For weeks I’d been saving a recipe I’d recently found, ‘Poussin with quince and myrtle’, only because I had become interested in the use of myrtle in Mediterranean food recipes. I had even managed to accumulate a decent stash of it. Poussin may be even more difficult to find than myrtle, even in cosmopolitan New York, so when I spotted some good local candidates at Eataly Flatiron recently, I jumped on them.
Having concentrated so much on the myrtle, I had forgotten that one of the other somewhat scarce ingredients in the formula was “1 quince”, a wonderful fruit, but one which can only be found in this area in the fall.
I had to start over. Apparently I don’t have enough French, or French-oriented cookbooks, because I couldn’t find any recipes for poussin in my bookshelves, even in Julia Child’s 2 fussy volumes. It was back to the internet, and there I found a recipe after my own heart: It was simple, virtually foolproof, required no attention once it was slipped into the oven, it asked for no ingredients other than those that I already had, and those it did specify were among of my favorites.
The recipe was from Nigella Lawson, and it became the basis for what I cooked last night. Oddly, I thought it was actually a little too simple, and, either intentionally or not, too abbreviated: one or more errors in its transfer to that web site may have been the source of my confounding.
In any event, my adjustments at home included seasoning the cavities of the birds and including thyme sprigs and a lemon wedge in each, and cutting the potatoes into slightly smaller sizes. I did rest the poussin on thick pieces of bread, as she wrote she had done in the past, and I roasted both birds and sweet potatoes in the same oven pan. I forgot about Lawson’s suggestion of serving the dish with English mustard (had I included it, I would have added grated fresh horseradish to a Dijon), but I think, in the end, the herb and the lemon was just the right amount of excitement.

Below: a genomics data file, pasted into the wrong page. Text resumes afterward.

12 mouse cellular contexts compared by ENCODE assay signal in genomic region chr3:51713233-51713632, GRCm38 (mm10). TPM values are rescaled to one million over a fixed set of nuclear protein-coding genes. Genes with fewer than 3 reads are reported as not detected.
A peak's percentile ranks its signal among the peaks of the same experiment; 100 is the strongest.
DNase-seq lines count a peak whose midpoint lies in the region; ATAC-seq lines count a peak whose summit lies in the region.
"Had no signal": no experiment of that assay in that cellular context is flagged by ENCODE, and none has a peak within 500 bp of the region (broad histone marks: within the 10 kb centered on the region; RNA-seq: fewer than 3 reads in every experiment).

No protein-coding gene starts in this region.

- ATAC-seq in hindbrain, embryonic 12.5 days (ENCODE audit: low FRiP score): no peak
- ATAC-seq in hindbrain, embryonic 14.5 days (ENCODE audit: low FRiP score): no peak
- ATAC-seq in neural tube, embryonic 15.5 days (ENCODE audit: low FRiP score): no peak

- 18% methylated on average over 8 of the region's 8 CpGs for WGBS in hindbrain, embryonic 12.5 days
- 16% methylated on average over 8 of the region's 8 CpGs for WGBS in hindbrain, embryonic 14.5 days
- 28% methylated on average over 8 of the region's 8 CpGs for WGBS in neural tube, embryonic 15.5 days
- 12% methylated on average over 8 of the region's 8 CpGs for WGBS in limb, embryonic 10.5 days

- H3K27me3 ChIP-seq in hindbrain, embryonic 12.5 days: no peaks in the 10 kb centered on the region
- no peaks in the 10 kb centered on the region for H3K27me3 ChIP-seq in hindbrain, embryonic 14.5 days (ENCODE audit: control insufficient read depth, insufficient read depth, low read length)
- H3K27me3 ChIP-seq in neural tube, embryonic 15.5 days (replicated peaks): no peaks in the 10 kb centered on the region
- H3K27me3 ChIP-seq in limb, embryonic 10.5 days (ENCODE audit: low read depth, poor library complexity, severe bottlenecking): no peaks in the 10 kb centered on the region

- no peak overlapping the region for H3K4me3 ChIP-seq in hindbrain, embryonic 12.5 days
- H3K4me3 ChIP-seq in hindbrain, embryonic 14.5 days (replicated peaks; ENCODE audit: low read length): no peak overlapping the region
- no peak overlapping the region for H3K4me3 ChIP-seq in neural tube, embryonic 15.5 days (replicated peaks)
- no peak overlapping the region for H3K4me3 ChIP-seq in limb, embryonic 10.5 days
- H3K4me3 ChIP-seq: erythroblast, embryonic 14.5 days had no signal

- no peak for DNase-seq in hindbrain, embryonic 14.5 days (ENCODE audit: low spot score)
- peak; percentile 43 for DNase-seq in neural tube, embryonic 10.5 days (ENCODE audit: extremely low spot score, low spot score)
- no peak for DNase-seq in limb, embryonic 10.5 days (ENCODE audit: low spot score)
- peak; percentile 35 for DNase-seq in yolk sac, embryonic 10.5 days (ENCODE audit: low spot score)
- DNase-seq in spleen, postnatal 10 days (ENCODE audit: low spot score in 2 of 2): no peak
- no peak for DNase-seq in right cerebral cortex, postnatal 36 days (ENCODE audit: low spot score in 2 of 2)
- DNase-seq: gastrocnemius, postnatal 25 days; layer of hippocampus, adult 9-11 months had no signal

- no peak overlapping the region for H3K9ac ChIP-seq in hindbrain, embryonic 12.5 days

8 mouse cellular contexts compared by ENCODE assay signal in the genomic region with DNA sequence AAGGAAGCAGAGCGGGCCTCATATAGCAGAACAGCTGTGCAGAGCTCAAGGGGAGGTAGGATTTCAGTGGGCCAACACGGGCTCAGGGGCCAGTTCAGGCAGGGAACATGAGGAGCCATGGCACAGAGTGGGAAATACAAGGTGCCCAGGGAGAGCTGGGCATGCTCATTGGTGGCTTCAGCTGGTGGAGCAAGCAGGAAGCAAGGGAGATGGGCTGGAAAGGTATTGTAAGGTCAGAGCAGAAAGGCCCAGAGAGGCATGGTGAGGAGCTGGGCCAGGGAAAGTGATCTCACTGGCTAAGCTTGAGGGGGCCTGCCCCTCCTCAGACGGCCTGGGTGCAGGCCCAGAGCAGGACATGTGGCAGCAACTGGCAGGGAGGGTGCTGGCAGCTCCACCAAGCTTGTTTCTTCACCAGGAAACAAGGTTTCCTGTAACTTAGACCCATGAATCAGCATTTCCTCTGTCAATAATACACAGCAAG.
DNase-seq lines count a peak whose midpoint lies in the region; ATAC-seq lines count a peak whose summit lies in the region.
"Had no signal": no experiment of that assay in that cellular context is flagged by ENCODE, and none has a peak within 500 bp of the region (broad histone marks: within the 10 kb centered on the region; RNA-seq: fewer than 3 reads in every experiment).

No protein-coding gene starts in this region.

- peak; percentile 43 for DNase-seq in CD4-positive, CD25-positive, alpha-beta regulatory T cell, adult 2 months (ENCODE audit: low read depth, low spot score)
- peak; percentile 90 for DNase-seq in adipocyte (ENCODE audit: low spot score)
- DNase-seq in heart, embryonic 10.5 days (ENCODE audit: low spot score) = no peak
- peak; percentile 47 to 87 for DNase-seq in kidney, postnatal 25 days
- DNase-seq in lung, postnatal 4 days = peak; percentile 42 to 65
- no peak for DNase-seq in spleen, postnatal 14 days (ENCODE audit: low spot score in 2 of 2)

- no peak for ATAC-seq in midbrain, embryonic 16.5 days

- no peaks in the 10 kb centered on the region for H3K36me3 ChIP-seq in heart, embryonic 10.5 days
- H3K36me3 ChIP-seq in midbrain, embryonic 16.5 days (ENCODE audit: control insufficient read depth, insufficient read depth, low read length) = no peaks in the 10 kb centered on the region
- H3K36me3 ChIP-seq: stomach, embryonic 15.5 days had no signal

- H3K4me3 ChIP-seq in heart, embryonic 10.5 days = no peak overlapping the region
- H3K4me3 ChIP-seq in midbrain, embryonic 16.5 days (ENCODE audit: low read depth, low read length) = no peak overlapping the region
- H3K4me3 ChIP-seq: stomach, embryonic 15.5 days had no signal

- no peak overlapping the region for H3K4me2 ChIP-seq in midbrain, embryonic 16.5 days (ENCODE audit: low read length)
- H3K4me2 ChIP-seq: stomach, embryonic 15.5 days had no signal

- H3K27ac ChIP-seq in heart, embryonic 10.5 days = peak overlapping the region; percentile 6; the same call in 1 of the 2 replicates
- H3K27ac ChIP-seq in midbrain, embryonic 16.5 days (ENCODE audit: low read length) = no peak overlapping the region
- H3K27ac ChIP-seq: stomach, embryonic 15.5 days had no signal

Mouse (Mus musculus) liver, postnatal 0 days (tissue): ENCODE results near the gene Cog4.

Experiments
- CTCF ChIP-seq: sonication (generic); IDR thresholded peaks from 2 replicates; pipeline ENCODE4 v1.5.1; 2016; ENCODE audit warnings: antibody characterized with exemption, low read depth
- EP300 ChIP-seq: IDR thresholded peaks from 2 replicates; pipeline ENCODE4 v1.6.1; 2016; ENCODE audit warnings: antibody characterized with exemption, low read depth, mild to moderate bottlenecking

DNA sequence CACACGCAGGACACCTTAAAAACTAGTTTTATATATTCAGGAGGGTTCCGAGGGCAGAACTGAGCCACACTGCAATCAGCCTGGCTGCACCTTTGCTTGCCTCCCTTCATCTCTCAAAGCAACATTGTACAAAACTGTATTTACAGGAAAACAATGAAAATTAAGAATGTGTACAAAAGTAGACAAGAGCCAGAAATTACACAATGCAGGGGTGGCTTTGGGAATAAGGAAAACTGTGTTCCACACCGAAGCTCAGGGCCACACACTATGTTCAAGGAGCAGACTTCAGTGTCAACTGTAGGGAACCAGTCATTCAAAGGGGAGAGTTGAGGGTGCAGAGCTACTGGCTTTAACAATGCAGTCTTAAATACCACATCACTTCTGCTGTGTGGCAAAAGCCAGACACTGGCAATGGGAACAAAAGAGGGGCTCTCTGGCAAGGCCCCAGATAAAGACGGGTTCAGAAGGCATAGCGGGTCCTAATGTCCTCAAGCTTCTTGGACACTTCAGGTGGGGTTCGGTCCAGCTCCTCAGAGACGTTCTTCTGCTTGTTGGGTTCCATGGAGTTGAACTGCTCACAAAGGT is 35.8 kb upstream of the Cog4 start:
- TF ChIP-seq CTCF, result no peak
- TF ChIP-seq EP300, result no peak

The meal was terrific, and the wine a perfect pairing.
- two 20-ounce local poussin (Griggstown Quali Farm, Inc., Princeton, NJ) from Eataly, seasoned inside and out with sea salt and freshly-ground black pepper, with one bruised Keith’s Farm Rocambole garlic clove, a sprig of thyme, and an organic Whole Foods Market lemon wedge placed in the cavity of each, arranged on top of a thick piece of a French sourdough levain from Bread Alone inside a large rectangular enameled cast iron oven pan, roughly one tablespoon of olive oil poured over the 2 birds, which were then surrounded by just under a pound of Japanese sweet potatoes from Lani’s Farm, that had been scrubbed, left unpeeled, cut into pieces about one and a half inches in size, and tossed in a bowl with a little olive oil, 1/4 teaspoon each of hand-ground cumin and cinnamon, sea salt, and freshly-ground black pepper, the pan placed inside a 425º oven for 50 to 55 minutes or so, removed, the poussin sprinkled with a bit of Maldon salt and drizzled with a little lemon juice, potatoes and bird arranged on 2 plates with a tangle of wild watercress from Lani’s Farm
- the wine was an Italian (Piedmont) red, Barbera d’Alba, Oddero 2014, from Astor Wines
- the music was Handel’s ‘Ariodante’, Alan Curtis conducting Il Complesso Barocco